I have never experienced shame quite as profoundly as I have as a mother.
On Monday I decided to walk to afternoon preschool with Gus. After dropping him off, I headed back with the three younger kids crammed into the stroller. A small park sits on the corner of our street. Bernadette and Dominic jumped off the stroller, cut through the grass and headed to the park. I was certain they knew I would meet them on the other side. Certain.
And did I mention I was on the phone with my husband.
So Josie and I marched down the block and up another, but as we approached the park I saw a woman across the street yelling and waving her arms frantically. And then another woman, toddler on her hip, darted out of her house on this side of the street, also yelling. What the hell are they so worked up about? I thought.
And then I saw what they were so worked up about.
My two children had clearly not understood me. After a moment’s fun on the park they had run back, thinking I would still be there on the sidewalk where they left me…and had been terrified when I wasn’t. They were wandering down to the busy street and in near hysterics as I, the negligent mother too busy gibbering away on her phone, finally tuned in.
Cue the shame spiral.
Some days I just feel like every other woman out there is killing it as a mom, while I’m here leaving my kids unattended by busy streets. And when I see my failure, my pulse quickens, my ears buzz, my stomach flips and I slide down the shame spiral where logic doesn’t exist and all I want to do is run away. It seems impossible that I have ever done anything right, or that we have any good memories.
Which, of course, is just plain stupid. But that’s shame for you–and mom shame is the worst kind.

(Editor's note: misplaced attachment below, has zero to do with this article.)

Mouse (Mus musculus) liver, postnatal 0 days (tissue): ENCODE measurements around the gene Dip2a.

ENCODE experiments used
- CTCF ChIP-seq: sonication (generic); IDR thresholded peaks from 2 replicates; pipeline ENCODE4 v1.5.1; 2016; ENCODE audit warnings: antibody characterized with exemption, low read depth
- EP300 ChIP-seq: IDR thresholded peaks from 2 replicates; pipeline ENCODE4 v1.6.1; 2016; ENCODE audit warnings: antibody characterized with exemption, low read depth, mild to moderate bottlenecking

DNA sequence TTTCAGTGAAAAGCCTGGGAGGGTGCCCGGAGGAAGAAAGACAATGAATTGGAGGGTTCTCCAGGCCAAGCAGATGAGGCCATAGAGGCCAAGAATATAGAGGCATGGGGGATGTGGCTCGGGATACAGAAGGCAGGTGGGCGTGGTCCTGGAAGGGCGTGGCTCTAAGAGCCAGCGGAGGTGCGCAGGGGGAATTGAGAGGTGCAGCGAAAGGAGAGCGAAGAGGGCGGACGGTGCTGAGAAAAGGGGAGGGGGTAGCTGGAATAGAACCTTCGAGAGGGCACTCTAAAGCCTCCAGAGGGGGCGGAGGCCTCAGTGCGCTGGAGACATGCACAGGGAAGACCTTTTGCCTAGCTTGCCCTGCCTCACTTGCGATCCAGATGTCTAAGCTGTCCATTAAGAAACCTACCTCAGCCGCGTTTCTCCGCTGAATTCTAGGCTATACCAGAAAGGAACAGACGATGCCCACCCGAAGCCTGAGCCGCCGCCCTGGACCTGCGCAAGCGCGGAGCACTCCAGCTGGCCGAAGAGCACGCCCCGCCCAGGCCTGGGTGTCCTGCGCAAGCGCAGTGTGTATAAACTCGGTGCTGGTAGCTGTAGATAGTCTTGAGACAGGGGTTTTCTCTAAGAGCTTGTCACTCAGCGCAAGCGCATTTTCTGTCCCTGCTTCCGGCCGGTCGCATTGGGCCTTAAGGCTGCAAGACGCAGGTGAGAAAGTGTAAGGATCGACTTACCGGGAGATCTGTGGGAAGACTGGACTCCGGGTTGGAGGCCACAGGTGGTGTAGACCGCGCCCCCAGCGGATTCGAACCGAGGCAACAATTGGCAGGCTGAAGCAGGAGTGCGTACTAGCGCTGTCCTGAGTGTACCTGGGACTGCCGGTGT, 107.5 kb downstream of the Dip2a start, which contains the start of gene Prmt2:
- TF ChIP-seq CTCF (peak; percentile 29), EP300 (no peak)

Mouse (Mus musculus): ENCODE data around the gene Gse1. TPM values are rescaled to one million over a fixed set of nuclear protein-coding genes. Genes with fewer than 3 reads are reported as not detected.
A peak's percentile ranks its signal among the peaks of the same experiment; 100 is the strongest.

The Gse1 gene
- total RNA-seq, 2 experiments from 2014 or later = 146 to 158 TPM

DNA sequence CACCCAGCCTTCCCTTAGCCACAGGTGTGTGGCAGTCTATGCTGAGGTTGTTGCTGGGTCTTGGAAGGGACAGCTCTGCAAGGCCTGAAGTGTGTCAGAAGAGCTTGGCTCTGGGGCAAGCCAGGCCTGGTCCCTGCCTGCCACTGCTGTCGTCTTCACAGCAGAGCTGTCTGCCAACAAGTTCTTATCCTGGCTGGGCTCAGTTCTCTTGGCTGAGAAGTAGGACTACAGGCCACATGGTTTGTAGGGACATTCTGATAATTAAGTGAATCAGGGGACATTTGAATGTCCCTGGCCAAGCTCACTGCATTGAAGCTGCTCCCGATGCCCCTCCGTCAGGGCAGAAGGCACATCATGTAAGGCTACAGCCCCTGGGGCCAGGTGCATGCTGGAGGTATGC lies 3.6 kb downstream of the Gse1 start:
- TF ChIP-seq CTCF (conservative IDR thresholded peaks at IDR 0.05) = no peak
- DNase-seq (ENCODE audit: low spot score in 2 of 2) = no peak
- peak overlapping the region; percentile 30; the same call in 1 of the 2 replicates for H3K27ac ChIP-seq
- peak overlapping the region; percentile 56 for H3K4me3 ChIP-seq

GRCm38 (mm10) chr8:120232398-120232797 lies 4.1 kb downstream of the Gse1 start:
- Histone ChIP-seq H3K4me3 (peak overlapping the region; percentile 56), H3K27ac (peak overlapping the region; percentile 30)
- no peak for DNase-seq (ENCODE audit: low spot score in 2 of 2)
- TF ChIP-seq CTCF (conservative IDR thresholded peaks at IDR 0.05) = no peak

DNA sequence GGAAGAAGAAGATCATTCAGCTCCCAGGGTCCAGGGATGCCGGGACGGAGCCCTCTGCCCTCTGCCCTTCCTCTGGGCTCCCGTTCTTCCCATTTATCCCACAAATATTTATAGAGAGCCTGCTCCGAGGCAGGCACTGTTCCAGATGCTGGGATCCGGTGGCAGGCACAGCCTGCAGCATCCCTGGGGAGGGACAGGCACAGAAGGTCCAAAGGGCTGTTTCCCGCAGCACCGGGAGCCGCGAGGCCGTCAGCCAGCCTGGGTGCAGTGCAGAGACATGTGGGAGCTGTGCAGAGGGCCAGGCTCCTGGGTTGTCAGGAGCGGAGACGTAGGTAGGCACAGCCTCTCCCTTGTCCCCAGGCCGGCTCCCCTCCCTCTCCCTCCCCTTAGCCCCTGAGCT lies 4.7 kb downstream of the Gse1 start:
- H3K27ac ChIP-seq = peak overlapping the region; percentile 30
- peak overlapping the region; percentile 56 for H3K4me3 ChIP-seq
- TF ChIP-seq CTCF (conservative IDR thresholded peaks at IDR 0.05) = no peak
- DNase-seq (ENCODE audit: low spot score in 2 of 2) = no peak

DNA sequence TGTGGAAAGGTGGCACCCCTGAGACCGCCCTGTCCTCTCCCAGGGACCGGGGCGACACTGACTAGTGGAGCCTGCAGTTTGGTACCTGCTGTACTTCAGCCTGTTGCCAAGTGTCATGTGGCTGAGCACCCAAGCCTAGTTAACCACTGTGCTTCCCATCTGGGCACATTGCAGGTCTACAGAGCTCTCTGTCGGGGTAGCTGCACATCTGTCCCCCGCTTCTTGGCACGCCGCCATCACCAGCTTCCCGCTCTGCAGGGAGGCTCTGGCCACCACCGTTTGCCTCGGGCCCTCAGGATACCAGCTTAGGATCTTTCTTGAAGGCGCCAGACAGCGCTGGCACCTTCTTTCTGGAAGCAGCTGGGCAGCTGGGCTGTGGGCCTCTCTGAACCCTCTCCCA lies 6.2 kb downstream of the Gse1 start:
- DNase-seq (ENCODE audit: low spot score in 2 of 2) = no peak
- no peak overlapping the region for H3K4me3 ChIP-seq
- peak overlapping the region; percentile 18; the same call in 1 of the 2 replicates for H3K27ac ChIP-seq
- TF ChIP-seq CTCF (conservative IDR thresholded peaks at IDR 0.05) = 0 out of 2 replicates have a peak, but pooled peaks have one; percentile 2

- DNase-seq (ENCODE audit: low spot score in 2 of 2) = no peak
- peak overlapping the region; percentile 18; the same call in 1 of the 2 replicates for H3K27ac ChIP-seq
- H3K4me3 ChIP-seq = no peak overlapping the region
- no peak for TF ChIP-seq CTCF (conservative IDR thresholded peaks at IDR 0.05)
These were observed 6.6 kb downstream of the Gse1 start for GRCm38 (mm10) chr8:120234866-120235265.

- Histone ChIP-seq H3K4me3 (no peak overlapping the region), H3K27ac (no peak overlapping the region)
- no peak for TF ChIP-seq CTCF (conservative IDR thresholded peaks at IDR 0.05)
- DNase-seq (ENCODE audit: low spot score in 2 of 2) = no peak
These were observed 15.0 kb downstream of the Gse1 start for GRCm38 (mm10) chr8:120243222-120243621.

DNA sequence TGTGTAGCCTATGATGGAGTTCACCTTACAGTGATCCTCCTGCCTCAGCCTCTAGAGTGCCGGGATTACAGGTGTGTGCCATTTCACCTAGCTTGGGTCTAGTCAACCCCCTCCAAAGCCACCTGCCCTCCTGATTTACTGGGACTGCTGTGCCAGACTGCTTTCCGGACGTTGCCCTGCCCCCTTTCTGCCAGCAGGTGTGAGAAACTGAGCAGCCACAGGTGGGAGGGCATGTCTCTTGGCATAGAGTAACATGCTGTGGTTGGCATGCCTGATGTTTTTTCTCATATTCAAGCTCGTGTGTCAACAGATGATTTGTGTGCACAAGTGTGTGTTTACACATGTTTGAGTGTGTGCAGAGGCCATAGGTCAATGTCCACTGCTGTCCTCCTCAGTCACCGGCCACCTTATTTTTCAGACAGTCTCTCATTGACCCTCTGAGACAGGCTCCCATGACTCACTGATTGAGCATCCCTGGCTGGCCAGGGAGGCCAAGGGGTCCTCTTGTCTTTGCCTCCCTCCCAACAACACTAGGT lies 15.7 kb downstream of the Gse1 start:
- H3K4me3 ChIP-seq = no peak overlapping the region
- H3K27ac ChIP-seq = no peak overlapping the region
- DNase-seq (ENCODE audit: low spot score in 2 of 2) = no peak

I’ve been thinking about these slips down the shame spiral as a mother–and my undying need for mercy–a bit more this week after reading this honest and wonderful post. And for once I started thinking about all of my failings not as just failings, but as opportunities for mercy.
Opportunities to grew in humility and holiness. Opportunities for God to work on my very hard heart. Opportunities for me to become a more gentle mother, friend, wife and woman. And with the number of stupid things I continue to do, God much think I need LOTS of opportunities to learn these things…
Although I have several beloved quotes from St. Therese, I am deeply in love with this one: “How happy I am to see myself imperfect and be in need of God’s Mercy.” Because I am deeply imperfect. Deeply.
And, predictably, I made this beautiful quote into a coloring page for Catholic Mothers.
I have been reading about the saints more lately and one of the things I love most about the saints in how they, without fail, make a fool of modern logic and common human thought. From the wit of St. Teresa of Calcutta and Pope John XXIII, to the bizarre courage of Joan of Arc, each and every saint seems to calmly and boldly remind us that we actually know very little. And that the things we spend time worrying over, are actually blessings.
And so, although I plan to NEVER leave my children by a busy street again, I know that I will continue to fail. I will continue to forget things and loose my temper and fail to plan, and be selfish in a million ways.
I don’t glory in my sin, but I glory in the love that God has for me despite my sins. I glory in His generous forgiveness. I glory in the blessings he dumps on me, despite my shortcomings, blessing I could never hope to earn in any way.
As I have mentioned before, I make these coloring pages for Catholic Mothers and I hope that they create a opportunity for prayer in your day. As you color, claim some quiet and let your mind work through the feelings of failure you might have–the feelings of shame you are still pulling yourself away from. Ask God for His mercy. Quiet yourself and listen to Him, and once your coloring is done, tape it up to your mirror or fold it inside of you planner and remember that time with Our Lord.
The coloring sheet is free. Simply click HERE to download, and feel free to print as many times as you’d like and share with other women who might benefit from this.
From one very imperfect mom to another–